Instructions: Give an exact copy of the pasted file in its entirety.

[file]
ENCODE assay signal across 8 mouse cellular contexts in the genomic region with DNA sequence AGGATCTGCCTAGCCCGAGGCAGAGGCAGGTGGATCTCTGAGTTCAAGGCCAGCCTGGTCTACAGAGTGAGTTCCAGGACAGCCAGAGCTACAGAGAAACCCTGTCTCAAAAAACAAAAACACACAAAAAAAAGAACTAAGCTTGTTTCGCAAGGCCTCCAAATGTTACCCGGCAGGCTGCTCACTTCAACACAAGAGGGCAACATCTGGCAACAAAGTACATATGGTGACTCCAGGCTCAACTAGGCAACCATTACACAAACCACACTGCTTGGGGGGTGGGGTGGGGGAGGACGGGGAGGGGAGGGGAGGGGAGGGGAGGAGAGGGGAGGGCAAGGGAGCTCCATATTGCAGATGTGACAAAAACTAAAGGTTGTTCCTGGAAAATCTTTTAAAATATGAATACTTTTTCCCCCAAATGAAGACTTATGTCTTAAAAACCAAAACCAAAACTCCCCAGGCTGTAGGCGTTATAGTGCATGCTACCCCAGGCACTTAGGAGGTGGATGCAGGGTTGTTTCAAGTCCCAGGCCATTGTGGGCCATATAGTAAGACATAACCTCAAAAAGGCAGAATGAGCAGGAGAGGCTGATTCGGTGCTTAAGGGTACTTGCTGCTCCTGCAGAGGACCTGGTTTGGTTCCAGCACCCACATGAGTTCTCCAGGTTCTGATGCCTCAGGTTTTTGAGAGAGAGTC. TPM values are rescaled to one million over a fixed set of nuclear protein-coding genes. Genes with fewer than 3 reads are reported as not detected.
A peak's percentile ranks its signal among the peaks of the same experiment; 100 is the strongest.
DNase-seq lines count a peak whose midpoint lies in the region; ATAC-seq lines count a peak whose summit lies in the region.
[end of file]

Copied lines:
ENCODE assay signal across 8 mouse cellular contexts in the genomic region with DNA sequence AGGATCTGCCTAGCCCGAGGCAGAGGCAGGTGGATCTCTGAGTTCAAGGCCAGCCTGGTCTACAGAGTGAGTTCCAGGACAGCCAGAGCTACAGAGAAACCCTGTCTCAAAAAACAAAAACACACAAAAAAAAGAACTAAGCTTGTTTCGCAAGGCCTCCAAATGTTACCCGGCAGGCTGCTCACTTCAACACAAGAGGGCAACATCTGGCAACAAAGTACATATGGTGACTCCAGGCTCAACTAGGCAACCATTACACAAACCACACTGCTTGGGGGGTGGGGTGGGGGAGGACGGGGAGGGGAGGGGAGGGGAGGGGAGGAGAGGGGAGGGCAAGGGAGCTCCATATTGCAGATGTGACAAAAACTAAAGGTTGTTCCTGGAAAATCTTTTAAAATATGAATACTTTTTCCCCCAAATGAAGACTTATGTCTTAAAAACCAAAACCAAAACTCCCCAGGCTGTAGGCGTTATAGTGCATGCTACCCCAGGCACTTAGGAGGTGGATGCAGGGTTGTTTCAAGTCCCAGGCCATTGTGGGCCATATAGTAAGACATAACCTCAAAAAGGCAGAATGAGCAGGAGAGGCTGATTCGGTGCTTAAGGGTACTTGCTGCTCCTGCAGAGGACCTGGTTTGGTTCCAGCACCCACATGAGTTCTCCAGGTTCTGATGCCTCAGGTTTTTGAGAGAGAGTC. TPM values are rescaled to one million over a fixed set of nuclear protein-coding genes. Genes with fewer than 3 reads are reported as not detected.
A peak's percentile ranks its signal among the peaks of the same experiment; 100 is the strongest.
DNase-seq lines count a peak whose midpoint lies in the region; ATAC-seq lines count a peak whose summit lies in the region.